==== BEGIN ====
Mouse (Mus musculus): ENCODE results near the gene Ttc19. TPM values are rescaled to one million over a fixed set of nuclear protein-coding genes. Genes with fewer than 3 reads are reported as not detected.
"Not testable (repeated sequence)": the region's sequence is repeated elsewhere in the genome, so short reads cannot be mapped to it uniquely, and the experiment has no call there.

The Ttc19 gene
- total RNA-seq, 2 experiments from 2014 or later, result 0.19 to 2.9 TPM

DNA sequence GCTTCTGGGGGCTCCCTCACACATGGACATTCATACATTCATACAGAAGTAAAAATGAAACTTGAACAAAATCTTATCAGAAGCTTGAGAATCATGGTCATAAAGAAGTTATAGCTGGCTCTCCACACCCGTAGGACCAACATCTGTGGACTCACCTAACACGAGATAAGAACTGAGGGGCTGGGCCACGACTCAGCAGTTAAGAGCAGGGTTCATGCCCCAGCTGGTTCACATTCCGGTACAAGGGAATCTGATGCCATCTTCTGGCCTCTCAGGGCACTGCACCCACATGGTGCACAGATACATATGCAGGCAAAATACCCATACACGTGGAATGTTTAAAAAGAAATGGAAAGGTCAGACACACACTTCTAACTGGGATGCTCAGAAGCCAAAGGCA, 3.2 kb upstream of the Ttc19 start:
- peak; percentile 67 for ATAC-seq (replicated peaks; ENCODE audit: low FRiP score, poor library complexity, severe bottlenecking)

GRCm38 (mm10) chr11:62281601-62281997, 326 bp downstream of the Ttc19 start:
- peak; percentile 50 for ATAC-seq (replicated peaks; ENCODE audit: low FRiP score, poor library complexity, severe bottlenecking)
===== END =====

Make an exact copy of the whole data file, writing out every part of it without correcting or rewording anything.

Mouse (Mus musculus): ENCODE results near the gene Ttc19. TPM values are rescaled to one million over a fixed set of nuclear protein-coding genes. Genes with fewer than 3 reads are reported as not detected.
"Not testable (repeated sequence)": the region's sequence is repeated elsewhere in the genome, so short reads cannot be mapped to it uniquely, and the experiment has no call there.

The Ttc19 gene
- total RNA-seq, 2 experiments from 2014 or later, result 0.19 to 2.9 TPM

DNA sequence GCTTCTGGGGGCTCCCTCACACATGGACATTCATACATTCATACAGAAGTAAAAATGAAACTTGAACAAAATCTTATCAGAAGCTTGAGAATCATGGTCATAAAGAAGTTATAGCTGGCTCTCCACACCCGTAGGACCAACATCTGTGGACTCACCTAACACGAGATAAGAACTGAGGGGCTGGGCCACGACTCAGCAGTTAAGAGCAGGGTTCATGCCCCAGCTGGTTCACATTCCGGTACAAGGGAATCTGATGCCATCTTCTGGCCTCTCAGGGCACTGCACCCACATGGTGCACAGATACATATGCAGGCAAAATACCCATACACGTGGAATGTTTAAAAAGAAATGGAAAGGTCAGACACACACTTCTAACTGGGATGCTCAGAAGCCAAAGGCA, 3.2 kb upstream of the Ttc19 start:
- peak; percentile 67 for ATAC-seq (replicated peaks; ENCODE audit: low FRiP score, poor library complexity, severe bottlenecking)

GRCm38 (mm10) chr11:62281601-62281997, 326 bp downstream of the Ttc19 start:
- peak; percentile 50 for ATAC-seq (replicated peaks; ENCODE audit: low FRiP score, poor library complexity, severe bottlenecking)